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Caffie v. Holland

United States District Court, E.D. Kentucky, Southern Division, London

July 8, 2014

LARRY CAFFIE, Petitioner,
WARDEN J. C. HOLLAND, Respondent.


DANNY C. REEVES, District Judge.

Larry Caffie is an inmate confined at the United States Penitentiary-McCreary in Pine Knot, Kentucky. Proceeding without an attorney, Caffie has filed a petition for writ of habeas corpus pursuant to 28 U.S.C. § 2241, challenging his sentence for a variety of reasons. A § 2241 petition is not the proper avenue for obtaining the relief sought. As a result, the petition will be denied.


Following a 2006 bench trial, Caffie was found guilty of three counts of distributing cocaine in violation of 21 U.S.C. §§ 841(a)(1) and 841(b)(1)(c) and one count of possession with the intent to distribute crack cocaine in violation of 21 U.S.C. §§ 841(a)(1) and 841(b)(1)(A)(iii). United States v. Caffie, No. 1:06-CR-10029-001 (C. D. Ill. 2006). He was sentenced to life imprisonment and ten years of supervised release on the possession charge, and 168 months of imprisonment on the distribution charges, to run concurrently. [ Id., Record No. 63 therein][1] Caffie's conviction and sentence were affirmed on appeal. United States v. Caffie, 310 F.App'x 24 (7th Cir. 2009).

On July 2, 2009, Caffie filed a motion to vacate, set aside, or correct his sentence pursuant to 28 U.S.C. § 2255. Caffie v. United States, No. 1:09-CV-01231-JES (C.D. Ill.) [Record No. 1 therein]. Caffie motion was based on an argument that the United States failed to comply with the notice provisions of 21 U.S.C. § 851 and that the court improperly enhanced his sentence due to his prior drug convictions. He further alleged that the court improperly sentenced him for crack cocaine, that he was denied effective assistance of counsel both at trial and on appeal, and that he was denied a meaningful appeal.

On June 16, 2011, the sentencing court denied Caffie's § 2255 motion. [ Id., Record No. 11 therein] The court determined that Caffie had waived his claims challenging his enhancement under § 851(a) because these were claims that should have been raised on direct appeal. [ Id. ] The district court denied the remainder of Caffie's claims because the Seventh Circuit had previously rejected his arguments on direct appeal and because they lacked merit. [ Id., pp. 3-9 therein] Caffie also was denied a certificate of appealability. [Record No. 27 therein; see also, Caffie v. United States v. United States, No. 11-2805 (7th Cir. Feb. 13, 2012)] Thereafter, Caffie filed two motions, re-raising the same arguments in various forms. [ Id., Record No. 96 therein] ; see also Caffie v. United States, No. 1:09-CV-01231-JES (C.D. Ill) [Record No. 28 therein]. Both motions were construed as unauthorized second or successive § 2255 petitions, and were denied.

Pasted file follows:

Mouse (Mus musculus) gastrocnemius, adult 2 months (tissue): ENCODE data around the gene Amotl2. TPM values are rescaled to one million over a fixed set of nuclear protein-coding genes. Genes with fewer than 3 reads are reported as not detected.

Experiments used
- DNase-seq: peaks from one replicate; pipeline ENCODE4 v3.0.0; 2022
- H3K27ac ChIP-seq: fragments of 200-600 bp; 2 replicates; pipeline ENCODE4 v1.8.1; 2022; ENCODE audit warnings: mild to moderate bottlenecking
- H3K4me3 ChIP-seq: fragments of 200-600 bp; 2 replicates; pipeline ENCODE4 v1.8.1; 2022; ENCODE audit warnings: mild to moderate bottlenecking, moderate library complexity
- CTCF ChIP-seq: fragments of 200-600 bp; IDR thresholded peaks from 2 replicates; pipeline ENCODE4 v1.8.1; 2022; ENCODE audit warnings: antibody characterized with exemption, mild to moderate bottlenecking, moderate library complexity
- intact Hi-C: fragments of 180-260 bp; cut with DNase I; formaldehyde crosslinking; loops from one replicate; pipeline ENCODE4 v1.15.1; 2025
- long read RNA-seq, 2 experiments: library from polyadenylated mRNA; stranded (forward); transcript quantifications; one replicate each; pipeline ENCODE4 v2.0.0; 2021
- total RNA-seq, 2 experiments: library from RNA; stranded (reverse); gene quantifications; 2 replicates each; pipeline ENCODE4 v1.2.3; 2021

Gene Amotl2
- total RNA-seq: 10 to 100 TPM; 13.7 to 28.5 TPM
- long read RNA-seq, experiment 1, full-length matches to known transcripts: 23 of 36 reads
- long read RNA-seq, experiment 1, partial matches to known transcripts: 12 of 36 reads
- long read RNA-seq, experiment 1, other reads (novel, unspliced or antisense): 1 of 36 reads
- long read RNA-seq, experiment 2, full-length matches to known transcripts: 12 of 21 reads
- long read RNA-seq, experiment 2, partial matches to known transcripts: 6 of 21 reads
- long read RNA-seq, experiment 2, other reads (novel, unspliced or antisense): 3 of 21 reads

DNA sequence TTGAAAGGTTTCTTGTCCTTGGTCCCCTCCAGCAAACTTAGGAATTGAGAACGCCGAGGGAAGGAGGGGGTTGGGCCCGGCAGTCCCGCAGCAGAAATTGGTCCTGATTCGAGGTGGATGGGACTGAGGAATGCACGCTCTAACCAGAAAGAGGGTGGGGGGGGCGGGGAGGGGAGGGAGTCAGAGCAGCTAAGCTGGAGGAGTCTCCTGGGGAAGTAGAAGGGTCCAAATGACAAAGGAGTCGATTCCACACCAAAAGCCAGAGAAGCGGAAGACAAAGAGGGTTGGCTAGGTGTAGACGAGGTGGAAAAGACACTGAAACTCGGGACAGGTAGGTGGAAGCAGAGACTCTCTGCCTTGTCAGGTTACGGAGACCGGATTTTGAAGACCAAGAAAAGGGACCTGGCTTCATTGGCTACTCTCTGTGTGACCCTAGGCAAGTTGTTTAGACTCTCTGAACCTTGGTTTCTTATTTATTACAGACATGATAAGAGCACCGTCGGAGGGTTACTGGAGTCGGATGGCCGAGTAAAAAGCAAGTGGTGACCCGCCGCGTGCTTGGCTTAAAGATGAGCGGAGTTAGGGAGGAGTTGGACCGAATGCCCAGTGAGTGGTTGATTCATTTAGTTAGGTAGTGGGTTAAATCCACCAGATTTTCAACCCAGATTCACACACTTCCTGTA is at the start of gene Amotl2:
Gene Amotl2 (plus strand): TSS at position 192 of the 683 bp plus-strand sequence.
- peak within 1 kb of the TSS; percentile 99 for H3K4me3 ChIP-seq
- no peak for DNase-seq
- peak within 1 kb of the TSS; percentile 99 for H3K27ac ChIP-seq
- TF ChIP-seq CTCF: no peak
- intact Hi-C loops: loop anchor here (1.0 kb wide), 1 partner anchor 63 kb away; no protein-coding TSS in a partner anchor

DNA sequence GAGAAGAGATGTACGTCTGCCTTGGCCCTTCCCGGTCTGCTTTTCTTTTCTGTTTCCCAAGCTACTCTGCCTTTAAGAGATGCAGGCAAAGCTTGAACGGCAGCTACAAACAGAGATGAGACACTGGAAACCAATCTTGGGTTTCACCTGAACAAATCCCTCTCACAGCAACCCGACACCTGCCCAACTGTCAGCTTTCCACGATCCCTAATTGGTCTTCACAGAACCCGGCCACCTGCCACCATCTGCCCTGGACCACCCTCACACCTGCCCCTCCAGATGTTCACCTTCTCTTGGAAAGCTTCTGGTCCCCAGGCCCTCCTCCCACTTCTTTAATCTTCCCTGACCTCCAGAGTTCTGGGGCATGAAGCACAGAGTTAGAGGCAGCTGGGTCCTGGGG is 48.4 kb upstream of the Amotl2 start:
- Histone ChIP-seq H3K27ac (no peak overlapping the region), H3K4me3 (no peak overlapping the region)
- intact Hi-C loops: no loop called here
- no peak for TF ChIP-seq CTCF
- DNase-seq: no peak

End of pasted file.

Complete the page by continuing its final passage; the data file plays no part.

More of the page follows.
Through the current § 2241 petition, Caffie asserts that his sentence was improperly enhanced for a variety of reasons. [Record No. 1] He argues that he is actually innocent of being a career offender, and that the district court should have imposed a sentence under the guidelines rather than the statutorily-mandated term of life imprisonment based on his two prior felony drug convictions. [Record No. 1, p. 4] Caffie also claims that his life sentence is illegal because: (i) his two prior convictions did not qualify as predicate offenses for the purposes of a sentence enhancement; (ii) the government did not file notice of its intention to seek a sentence enhancement based on his prior convictions; and (iii) the district court did not inquire about his prior convictions before enhancing his sentence in violation of § 851(b). [Record No. 1, pp. 4-9]